Tularemia is a serious infectious disease caused by the intracellular bacterium Francisella tularensis. It is also known as Pahvant Valley plague, rabbit fever, deer fly fever, and Ohara's fever.
In the 1950s, thousands of people were infected each year. This number has dropped considerably, to less than 200 each year, and those who are infected now tend to be those who are exposed to the organism in its rural habitat.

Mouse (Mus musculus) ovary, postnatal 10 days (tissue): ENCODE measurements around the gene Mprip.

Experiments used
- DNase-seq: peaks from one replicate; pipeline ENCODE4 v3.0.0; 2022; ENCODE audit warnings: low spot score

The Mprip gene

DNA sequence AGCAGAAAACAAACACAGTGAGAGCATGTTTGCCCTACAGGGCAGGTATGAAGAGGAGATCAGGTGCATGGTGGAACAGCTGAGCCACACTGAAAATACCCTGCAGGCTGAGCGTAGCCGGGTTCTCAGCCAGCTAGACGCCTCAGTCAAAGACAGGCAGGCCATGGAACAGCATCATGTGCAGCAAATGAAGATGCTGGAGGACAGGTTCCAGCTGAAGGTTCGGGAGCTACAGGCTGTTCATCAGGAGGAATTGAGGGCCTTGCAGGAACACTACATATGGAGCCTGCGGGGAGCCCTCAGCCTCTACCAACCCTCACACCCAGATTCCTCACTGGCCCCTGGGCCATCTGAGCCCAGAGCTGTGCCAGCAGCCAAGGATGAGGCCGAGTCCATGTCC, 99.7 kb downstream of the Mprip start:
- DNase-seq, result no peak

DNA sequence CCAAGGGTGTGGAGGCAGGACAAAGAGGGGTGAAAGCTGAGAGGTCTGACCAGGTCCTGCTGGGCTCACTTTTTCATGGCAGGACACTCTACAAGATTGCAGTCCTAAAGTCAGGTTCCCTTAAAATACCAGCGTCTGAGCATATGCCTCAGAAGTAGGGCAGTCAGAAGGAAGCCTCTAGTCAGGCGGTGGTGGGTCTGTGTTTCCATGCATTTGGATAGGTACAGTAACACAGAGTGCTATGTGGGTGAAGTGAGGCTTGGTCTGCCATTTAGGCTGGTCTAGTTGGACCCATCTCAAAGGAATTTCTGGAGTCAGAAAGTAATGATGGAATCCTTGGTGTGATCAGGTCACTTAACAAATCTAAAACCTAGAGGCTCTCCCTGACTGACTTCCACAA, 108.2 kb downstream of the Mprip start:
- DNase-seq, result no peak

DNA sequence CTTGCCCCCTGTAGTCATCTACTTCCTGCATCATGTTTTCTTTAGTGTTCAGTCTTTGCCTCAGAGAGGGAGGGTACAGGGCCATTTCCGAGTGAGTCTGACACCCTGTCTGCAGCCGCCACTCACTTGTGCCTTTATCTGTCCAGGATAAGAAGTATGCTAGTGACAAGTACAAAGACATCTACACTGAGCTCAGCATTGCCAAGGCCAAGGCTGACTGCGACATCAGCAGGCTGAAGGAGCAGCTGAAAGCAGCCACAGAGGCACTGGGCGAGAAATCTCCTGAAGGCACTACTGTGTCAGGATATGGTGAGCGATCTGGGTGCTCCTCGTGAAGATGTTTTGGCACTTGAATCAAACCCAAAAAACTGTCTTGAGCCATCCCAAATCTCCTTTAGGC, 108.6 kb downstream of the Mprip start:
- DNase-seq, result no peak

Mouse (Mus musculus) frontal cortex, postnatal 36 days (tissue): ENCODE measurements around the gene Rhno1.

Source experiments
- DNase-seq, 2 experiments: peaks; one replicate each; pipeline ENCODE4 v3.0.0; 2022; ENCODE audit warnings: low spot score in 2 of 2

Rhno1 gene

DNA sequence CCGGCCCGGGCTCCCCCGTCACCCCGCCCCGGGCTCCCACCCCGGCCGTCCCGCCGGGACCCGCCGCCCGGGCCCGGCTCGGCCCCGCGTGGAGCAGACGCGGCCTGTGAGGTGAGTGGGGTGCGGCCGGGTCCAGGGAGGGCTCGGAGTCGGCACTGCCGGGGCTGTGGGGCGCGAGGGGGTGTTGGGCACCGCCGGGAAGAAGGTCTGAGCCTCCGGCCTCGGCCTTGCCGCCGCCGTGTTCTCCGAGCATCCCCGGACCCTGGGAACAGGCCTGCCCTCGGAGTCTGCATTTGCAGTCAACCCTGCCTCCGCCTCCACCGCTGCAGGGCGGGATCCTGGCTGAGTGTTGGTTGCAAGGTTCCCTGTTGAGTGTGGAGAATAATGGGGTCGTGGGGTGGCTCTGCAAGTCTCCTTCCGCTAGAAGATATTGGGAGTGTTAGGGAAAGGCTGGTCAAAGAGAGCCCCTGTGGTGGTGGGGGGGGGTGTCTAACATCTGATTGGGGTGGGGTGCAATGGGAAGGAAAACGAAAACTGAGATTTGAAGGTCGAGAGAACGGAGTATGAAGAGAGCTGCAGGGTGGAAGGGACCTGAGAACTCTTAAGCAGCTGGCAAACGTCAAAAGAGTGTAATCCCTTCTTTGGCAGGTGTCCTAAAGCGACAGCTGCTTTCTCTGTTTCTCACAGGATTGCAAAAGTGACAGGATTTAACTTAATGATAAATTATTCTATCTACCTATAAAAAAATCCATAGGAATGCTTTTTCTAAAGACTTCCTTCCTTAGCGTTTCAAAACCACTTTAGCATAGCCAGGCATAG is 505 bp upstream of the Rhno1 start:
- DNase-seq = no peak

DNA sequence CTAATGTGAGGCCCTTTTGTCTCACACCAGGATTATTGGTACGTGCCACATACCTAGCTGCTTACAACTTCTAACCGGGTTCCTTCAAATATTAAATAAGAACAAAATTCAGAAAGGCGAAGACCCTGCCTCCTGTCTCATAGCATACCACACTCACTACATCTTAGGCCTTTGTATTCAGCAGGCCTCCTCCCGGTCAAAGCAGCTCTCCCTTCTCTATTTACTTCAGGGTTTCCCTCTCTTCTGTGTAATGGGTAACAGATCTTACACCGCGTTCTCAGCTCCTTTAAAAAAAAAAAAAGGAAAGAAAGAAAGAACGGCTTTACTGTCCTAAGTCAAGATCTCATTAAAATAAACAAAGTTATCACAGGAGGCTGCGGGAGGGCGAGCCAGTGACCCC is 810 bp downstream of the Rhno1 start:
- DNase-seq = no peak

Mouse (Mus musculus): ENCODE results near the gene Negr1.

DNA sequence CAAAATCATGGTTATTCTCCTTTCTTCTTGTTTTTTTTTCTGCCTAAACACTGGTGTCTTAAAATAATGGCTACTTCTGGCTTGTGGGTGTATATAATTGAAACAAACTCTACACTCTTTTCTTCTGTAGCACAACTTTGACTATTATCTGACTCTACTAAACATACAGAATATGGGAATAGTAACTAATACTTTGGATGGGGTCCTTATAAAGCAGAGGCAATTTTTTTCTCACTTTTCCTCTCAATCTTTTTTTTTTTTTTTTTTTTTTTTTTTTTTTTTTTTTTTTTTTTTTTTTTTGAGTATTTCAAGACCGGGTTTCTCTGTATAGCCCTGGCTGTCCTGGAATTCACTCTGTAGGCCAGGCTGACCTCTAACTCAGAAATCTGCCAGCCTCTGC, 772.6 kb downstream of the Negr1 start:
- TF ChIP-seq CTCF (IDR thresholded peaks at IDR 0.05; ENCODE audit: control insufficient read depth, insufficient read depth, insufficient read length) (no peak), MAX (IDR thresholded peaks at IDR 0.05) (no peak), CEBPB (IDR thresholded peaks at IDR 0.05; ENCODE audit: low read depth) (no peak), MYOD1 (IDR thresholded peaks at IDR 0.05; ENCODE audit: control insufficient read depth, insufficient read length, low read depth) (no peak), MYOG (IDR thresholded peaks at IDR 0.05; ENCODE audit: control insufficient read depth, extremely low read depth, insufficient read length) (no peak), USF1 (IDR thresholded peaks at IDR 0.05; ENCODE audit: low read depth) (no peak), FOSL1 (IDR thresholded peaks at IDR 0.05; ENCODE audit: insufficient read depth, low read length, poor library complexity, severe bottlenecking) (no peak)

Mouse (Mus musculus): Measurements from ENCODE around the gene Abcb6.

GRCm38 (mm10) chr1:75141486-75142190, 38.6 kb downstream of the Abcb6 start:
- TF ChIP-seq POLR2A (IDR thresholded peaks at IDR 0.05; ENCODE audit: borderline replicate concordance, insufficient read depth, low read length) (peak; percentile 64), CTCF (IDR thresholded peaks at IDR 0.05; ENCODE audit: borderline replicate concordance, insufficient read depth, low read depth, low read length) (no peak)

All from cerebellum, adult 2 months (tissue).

Tularemia is treated with a drug called streptomycin. The drug is given intramuscularly, twice a day, for one to two weeks. Alternatively Gentamicin may be given intravenously.
The National Institutes of Health is funding several research projects to develop an effective vaccine against F. tularensis.